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Women's History Month: Talking with Changhua Weng

March 07, 2023

To celebrate Women’s History Month, we asked a few of our women scientists to talk about their science journey, what they love most about their job or career, what advice they have for the next generation of women scientists, and more.
Let's meet Changhua Weng.

Changhua Weng wears sunglasses and a gray jacket while standing on a rocky coastline.

Changhua Weng is a social scientist for our Northeast Fisheries Social Sciences Branch. She works on developing social indicators of fishing community vulnerability and resilience to changing fishery management and climate conditions like sea level rise and storm surge. Her recent work involves a national effort to update community snapshots for fishing communities across all regions within NOAA Fisheries. Her home base is at our Narragansett Lab in Narragansett, Rhode Island.

Can you tell us a little about yourself—where you grew up, how you got interested in science, where you went to college?

I grew up in Fujian, a coastal province in southeastern China. As a young child, I spent many of my summers visiting my grandparents in the countryside, exploring nature, and developed my interest in learning more about the natural environment. In the 1990s, environmental issues had become a major negative consequence of the focus on economic development nationwide. The need for environmental protection became a hot topic. Many colleges and universities started to offer environmental science as a new major. With my passion for the natural world and a desire to learn how to protect it, I went to Fujian Normal University to study environmental science and received my bachelor’s degree. Later I received my master’s degree in environmental management at Xiamen University.

During my time at Xiamen, I participated in several environmental planning and assessment projects focused on coastal management and ecosystem protection. That experience inspired my interest in understanding more about the linkages between human activities and the natural environment, especially in a coastal context. With that in mind, I started my doctoral degree in Marine Affairs at the University of Rhode Island looking at nonpoint source pollution control and policy for a watershed in southeastern China.

Two years into my doctoral degree, I interned for a summer with the science center’s Social Sciences Branch working with anthropologist Dr. Lisa Colburn. I studied job satisfaction and social well-being in fishing communities. That internship lasted through the rest of my doctoral program. It turned into a full-time job focusing on the development of community social vulnerability indicators in coastal fishing communities.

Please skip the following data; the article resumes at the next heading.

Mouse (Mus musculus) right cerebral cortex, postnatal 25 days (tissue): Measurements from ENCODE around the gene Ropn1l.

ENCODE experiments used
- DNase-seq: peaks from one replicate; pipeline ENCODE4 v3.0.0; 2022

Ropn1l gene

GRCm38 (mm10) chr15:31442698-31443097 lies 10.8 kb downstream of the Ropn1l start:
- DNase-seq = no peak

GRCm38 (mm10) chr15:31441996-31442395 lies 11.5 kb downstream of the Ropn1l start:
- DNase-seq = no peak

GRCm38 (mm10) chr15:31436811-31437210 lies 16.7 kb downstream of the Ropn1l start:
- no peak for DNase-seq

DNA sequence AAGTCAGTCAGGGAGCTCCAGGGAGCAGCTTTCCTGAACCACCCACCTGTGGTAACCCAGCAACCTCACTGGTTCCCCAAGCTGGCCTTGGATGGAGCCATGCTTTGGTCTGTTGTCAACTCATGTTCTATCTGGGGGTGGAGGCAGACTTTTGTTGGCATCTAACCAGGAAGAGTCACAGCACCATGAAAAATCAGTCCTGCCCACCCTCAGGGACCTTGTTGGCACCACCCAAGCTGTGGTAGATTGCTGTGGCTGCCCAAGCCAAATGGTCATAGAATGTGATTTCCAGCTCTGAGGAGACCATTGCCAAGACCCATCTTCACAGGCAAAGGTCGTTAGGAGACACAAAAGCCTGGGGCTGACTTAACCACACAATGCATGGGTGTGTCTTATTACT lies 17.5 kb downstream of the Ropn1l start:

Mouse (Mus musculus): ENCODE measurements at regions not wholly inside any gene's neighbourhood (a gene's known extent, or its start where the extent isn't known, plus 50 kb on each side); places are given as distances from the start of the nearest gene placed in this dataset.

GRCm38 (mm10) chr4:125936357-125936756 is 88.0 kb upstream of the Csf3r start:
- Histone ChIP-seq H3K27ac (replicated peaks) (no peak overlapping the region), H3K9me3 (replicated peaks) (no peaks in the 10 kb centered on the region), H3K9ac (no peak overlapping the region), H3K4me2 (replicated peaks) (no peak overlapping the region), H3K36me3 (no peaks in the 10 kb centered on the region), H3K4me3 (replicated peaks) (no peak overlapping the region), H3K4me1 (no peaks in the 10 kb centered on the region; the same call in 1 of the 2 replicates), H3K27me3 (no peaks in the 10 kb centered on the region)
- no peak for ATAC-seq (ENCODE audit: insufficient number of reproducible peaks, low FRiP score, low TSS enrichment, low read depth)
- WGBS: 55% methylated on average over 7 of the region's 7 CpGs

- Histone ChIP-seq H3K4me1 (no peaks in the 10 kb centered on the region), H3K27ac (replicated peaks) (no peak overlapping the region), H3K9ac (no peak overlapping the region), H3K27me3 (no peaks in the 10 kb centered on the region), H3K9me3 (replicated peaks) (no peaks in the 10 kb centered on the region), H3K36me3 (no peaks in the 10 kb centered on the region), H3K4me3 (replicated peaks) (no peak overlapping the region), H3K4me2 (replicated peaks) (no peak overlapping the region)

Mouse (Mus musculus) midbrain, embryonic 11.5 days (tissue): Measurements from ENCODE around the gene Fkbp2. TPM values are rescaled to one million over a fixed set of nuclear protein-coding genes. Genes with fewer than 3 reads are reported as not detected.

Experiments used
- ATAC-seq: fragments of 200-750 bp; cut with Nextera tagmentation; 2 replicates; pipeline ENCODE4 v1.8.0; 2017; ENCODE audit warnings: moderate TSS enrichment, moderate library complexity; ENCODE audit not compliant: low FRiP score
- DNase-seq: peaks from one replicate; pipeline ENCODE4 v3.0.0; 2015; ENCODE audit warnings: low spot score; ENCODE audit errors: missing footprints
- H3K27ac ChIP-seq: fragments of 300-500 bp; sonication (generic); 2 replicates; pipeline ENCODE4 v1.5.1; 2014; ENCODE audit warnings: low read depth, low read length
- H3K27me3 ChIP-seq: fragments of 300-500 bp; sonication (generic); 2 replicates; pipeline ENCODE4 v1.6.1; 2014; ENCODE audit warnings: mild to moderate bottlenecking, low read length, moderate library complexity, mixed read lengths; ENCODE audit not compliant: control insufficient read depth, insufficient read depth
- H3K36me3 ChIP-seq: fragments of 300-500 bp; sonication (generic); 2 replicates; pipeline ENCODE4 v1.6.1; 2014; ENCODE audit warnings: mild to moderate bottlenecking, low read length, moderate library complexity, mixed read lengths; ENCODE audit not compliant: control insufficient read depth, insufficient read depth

What do you love most about your job or your career?

I love my job because it allows me to follow my passion and learn more about the interactions between human activities and natural environments. I work with a great team of social scientists in my branch and across multiple regions within NOAA Fisheries. Together, we work to provide the best available scientific information used to shape fisheries management decisions.

I want policymakers and the public to understand how human activities like coastal development, overfishing, and ocean mining may impact the natural environment. These things along with sea level rise, ecosystem deterioration, and depleted living marine resources could then impact the socio-economic status of society—especially fishing communities that depend on commercial and/or recreational fishing.

Changhua Weng, her husband, and daughter wear baseball hats, sunglasses, and life vests on a boat. It’s sunny, the water is calm, and moored sailboats are in the background.
Changhua Weng and her family boating in Wickford Harbor in Narragansett Bay, Rhode Island. Credit: NOAA Fisheries/Kate Mulvaney

Could you share an example of a hurdle or obstacle you experienced during your science journey? How did you overcome it?

I love my work. I feel lucky that we have sufficient funding to support all the exciting projects we’re doing. Outside of work, I am a mom of a 5-year-old. Naturally, one of the biggest obstacles I still experience is not having enough time to learn new things and expand my scientific research skills.

I talked with colleagues who have, or once had, young children. They gave me some helpful tips on carving out time to learn and grow. To keep up with advances in my field, I periodically do literature searches to find relevant research publications to read. I also go to professional conferences and workshops every year or two to keep up with the latest research. In my spare time, I love to garden. I have a small backyard vegetable garden. It’s fun growing our own food and sharing the joy of gardening with my family. It’s become a great way for me to relax and recharge.

Changhua Weng holds her 6-month-old baby girl and stands in front of a climate conference sign. The sign has ocean and climate related images and the text reads, “Effects of Climate Change on the World’s Oceans. June 4-8, 2018. Washington, DC.”
Changhua Weng and her daughter at a scientific conference focused on the impacts of climate change on the world’s oceans. Credit: NOAA Fisheries/Fan Zhang

What advice do you have for the next generation of women scientists about a career in fisheries and/or marine science?

Interest is the best teacher! Follow your heart and passion in choosing your career. Never stop learning and improving your skills—even if it’s just for fun and not related to your career. Always be open-minded to try new things. You never know that might turn into a great opportunity in the future.

For more information, please contact Heather Soulen.

Last updated by Northeast Fisheries Science Center on February 22, 2024